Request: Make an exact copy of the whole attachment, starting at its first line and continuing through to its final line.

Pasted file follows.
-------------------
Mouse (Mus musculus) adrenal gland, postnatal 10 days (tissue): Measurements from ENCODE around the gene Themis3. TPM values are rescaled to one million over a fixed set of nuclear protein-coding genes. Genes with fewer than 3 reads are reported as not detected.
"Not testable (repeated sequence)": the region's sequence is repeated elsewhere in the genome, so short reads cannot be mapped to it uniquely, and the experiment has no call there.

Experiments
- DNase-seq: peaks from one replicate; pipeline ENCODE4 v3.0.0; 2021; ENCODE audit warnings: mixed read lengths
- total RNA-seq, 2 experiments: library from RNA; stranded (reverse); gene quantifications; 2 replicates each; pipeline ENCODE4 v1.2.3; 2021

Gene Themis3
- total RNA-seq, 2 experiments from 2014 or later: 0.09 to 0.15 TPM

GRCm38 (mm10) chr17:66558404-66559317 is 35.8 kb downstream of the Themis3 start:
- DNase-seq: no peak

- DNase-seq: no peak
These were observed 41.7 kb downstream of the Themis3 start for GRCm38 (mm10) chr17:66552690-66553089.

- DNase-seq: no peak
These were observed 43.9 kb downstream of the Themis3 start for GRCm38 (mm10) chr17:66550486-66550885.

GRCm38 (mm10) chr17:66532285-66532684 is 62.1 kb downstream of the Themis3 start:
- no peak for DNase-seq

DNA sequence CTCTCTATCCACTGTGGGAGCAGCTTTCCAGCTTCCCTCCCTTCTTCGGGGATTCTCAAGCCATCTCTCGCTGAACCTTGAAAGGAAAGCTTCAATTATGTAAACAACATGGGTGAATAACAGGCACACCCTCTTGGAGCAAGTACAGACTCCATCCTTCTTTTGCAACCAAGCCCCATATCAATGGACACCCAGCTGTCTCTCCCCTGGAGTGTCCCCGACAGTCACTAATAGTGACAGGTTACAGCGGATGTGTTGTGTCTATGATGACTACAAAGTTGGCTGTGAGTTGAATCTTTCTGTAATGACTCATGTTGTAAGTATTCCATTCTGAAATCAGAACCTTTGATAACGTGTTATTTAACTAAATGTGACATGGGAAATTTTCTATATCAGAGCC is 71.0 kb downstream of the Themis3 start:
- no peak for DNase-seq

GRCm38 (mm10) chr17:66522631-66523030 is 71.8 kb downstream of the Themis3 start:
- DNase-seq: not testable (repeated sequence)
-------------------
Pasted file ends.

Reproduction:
Mouse (Mus musculus) adrenal gland, postnatal 10 days (tissue): Measurements from ENCODE around the gene Themis3. TPM values are rescaled to one million over a fixed set of nuclear protein-coding genes. Genes with fewer than 3 reads are reported as not detected.
"Not testable (repeated sequence)": the region's sequence is repeated elsewhere in the genome, so short reads cannot be mapped to it uniquely, and the experiment has no call there.

Experiments
- DNase-seq: peaks from one replicate; pipeline ENCODE4 v3.0.0; 2021; ENCODE audit warnings: mixed read lengths
- total RNA-seq, 2 experiments: library from RNA; stranded (reverse); gene quantifications; 2 replicates each; pipeline ENCODE4 v1.2.3; 2021

Gene Themis3
- total RNA-seq, 2 experiments from 2014 or later: 0.09 to 0.15 TPM

GRCm38 (mm10) chr17:66558404-66559317 is 35.8 kb downstream of the Themis3 start:
- DNase-seq: no peak

- DNase-seq: no peak
These were observed 41.7 kb downstream of the Themis3 start for GRCm38 (mm10) chr17:66552690-66553089.

- DNase-seq: no peak
These were observed 43.9 kb downstream of the Themis3 start for GRCm38 (mm10) chr17:66550486-66550885.

GRCm38 (mm10) chr17:66532285-66532684 is 62.1 kb downstream of the Themis3 start:
- no peak for DNase-seq

DNA sequence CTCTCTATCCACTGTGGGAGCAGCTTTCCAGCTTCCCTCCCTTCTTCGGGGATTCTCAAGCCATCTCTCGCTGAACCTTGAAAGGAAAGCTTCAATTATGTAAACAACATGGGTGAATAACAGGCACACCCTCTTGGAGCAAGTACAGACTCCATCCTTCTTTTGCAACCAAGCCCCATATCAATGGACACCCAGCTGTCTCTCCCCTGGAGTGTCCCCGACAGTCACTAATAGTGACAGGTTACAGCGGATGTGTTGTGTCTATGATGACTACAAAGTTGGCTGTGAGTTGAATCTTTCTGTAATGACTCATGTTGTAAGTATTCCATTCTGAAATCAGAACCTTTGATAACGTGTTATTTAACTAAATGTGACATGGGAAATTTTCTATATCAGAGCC is 71.0 kb downstream of the Themis3 start:
- no peak for DNase-seq

GRCm38 (mm10) chr17:66522631-66523030 is 71.8 kb downstream of the Themis3 start:
- DNase-seq: not testable (repeated sequence)